Email verifier pro script doesn’t provide any guarantee that your host IP will not receive any blacklist. As you will be sending bulk SMTP requests to random external servers through HELO response. Even though EVP does not send any actual email or any data to third-party email addresses mailbox but their mail server strict anti-spam filtering may not allow you to spy on them which may lead to blacklisting. But we will explain here how it happens and how it can be prevented may not be fully but partially. But do remember, EVP is improving its system architecture and in new updates, we will provide more facilities to users for reducing their blacklist issues and staying more controlled with data response to fight against a blacklist. However, preventing a blacklist is user’s sole responsibility.
Why does it happen?
Being blacklisted is triggered by a variety of set criteria. For example, if a certain amount of spam traps are hit or suspected SMTP spam is received from a particular email/IP address within a certain time frame, an email provider like Google or Hotmail will realize the IP address it comes from. In response to this, they’ll blacklist the IP address and any email sent from it will bounce back. This most often happens when this trigger on SMTP server which is protected over a firewall and tight anti-spam security system. There are quite a several we can mention like google, Hotmail, Yahoo, Mimecast, Comcast etc. Because of it for some well popular mail servers, we are not using SMTP connection for a check rather using 100% safe procedure. It already works on Hotmail, yahoo and aol servers.
As technology is getting updated so are spam securities getting improved. Nobody likes to receive a high amount of unauthorized SMTP connections to be getting hit at their system end. Nobody wants their customer information to be getting leaked. Which why every host out there follows a different pattern to prevent this from happening and reports any abuse.
When a HOST IP doesn’t have a proper rDNS PTR record set and no DKIM / SPF set at the host system for FQDN then it leads to an improper SMTP configuration. When you use an Improper SMTP configuration to connect to another host machine, denies your request to communicate and blocks your IP and reports it Spam Database List.
Also, this blacklist usually gets impacted on new IP address heavily. Suppose you just got a server and you plan to use it for sending bulk SMTP connections over another server to collect a user address from their mailbox. But that server has this tight spam security system to check by understanding as you are making random email address request to check at their system end containing their domain name. When this email address actually doesn’t exist and your system keeps on doing that, they straightly send your IP and report it to DNSBL’s – Domain Name System Blacklist service providers. Spam security starts getting monitored more strictly on new host IP once they get a single blacklist. Once a new IP gets blacklisted its IP reputation comes into a stake. To regain that reputation value again and reduce this strict monitoring, there are several things that can be followed which will be given in How to Prevent It.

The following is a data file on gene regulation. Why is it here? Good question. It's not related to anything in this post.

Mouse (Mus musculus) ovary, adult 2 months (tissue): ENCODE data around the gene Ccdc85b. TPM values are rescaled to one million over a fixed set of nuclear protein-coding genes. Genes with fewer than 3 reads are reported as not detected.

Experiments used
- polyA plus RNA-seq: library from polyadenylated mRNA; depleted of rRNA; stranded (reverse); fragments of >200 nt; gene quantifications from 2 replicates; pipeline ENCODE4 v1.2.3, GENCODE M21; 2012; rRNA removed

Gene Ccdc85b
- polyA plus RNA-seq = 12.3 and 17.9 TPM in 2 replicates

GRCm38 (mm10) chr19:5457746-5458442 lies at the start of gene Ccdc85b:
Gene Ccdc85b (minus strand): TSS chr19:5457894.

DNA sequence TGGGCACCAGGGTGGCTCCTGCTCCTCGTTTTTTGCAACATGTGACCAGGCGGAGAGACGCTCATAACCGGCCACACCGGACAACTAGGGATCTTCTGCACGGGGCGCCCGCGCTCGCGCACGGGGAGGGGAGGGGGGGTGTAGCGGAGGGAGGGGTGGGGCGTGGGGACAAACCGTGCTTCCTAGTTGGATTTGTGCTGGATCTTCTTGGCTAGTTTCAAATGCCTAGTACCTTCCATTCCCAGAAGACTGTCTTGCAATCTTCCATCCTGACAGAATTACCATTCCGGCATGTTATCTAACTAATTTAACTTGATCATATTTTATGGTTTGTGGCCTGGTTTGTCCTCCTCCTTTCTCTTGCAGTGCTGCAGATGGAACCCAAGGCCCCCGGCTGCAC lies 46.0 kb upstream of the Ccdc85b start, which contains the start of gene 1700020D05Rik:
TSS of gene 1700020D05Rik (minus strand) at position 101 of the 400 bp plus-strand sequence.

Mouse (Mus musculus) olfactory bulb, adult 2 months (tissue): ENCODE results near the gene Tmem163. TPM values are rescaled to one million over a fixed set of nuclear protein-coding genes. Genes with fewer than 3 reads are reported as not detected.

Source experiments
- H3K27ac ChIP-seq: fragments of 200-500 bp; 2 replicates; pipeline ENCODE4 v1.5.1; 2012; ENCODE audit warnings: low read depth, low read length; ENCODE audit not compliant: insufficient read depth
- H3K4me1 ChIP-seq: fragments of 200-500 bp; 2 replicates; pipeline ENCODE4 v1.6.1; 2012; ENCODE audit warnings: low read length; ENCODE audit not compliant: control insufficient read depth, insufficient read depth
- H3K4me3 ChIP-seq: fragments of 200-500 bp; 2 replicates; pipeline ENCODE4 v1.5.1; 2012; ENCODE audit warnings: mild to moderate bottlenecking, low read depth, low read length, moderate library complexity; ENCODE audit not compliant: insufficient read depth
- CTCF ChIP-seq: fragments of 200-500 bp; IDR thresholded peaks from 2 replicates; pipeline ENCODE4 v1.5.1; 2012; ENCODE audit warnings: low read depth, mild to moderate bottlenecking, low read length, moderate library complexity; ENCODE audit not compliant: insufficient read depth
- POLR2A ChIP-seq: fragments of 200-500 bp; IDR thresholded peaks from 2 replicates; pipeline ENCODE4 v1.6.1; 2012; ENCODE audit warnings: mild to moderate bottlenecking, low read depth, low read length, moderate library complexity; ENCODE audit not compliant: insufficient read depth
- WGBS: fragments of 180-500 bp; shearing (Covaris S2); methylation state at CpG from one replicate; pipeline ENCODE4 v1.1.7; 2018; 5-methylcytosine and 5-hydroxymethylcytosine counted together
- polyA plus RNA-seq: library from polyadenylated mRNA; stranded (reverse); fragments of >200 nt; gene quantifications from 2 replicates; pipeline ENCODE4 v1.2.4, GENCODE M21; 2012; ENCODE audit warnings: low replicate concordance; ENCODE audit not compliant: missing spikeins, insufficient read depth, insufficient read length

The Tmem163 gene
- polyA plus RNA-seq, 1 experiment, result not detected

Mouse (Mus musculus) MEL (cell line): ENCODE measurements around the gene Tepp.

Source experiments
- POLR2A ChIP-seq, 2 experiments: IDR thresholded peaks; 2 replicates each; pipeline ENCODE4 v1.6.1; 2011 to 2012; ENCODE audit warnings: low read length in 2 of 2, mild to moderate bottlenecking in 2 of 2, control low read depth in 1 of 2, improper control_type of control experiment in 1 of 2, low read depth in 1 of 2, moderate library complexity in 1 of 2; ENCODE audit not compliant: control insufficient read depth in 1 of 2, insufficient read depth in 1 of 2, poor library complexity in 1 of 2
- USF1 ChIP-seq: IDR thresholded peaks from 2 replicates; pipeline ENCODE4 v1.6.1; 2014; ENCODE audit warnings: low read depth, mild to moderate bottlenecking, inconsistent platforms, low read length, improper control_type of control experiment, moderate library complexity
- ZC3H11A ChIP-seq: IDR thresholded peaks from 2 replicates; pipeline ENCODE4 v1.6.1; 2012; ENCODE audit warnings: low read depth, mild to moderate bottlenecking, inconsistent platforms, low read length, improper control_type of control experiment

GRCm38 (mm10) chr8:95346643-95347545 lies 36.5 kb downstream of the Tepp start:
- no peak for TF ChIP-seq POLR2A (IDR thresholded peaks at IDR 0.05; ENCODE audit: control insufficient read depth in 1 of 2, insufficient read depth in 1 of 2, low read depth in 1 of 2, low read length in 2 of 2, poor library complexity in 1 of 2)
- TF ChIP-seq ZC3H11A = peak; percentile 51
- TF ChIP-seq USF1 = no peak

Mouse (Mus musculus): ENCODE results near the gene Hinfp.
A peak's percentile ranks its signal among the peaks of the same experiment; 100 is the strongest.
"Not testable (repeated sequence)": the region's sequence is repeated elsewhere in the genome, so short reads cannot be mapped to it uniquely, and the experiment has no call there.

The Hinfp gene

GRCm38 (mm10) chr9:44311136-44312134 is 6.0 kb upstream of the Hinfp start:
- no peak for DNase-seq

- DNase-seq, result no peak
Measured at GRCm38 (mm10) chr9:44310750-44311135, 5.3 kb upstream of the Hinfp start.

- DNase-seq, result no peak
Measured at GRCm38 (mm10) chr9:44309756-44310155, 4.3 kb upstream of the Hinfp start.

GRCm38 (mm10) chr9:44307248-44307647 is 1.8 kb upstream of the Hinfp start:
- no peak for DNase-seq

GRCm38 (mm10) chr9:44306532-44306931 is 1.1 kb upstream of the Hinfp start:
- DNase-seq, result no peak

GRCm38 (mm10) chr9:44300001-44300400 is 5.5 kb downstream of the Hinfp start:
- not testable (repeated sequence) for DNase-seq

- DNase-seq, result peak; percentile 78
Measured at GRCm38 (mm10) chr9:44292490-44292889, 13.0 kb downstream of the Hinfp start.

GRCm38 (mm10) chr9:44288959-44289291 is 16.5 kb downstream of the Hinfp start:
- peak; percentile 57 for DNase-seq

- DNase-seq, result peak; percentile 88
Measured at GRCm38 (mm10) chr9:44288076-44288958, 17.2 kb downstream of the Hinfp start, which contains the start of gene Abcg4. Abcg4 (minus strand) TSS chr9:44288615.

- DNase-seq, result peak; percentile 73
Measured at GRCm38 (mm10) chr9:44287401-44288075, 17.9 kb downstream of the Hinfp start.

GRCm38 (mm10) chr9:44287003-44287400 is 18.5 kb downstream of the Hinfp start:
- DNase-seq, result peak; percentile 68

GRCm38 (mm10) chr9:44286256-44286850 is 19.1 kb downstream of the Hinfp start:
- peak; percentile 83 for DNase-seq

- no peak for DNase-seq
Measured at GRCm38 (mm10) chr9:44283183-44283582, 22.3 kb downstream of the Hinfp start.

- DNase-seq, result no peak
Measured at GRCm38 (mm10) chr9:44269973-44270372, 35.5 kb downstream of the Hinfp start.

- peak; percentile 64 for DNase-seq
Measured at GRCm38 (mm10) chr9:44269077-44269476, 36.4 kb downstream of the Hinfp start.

How to prevent it?
We do not guarantee that this may completely help you control not being added to blacklist host IP as it’s not in our hands. But following this may reduce your Host IP chance of being blacklisted and may not be on blacklist at all.
- As a first step set up your IP and Domain name to any free blacklist monitoring system to get notified whenever your host IP and Domain name have been blacklisted so you know you have to work on it!
- Make sure your SMTP mail server setup passes mail-tester.com check approx 10/10.
- A new domain must wait for 7 to 14 days or depending on the recommendation time on mail-tester.com or any DNSBL server waiting period before using any bulk or spam process.
- SMTP server using FQDN address. eg: mail.yourdomain.com, vps.yourdomain.com, yourdomain.com
- Hostname should contain the same rDNS PTR record domain and point to the same IP.
- SMTP server port 25 opens and can communicate through it to the third-party SMTP server.
- Server using proper DKIM, SPF, rDNS and PTR record setup.
- Try warming up your new SMTP Server IP. If you are using a new host with IP then use a low amount of bulk scan limit for SMTP connections to gain trust on DNSBL’s network. eg: 100 a day, then 1000 a week, then 100k a month, then 100k a day from lower to higher. Older IP with a good reputation has more chances of rarely having blacklist and getting quickest delist if requested on specified DNSBL system. But if you keep spam without fixing IP reputation and backlist then they will quickly put the host IP on the list again. DNSBL’s network doesn’t go easy with newcomers. So, if you get host IP first-time blacklisted then always go slow and don’t push for a stress test because they have their eyes on your host system IP.
- Make sure you don’t run multiple EVP instances from a single VPS. Always use the latest version of EVP contains important feature updates.
- Don’t use fake emails, public domain emails or SMTP configuration on the system scan settings.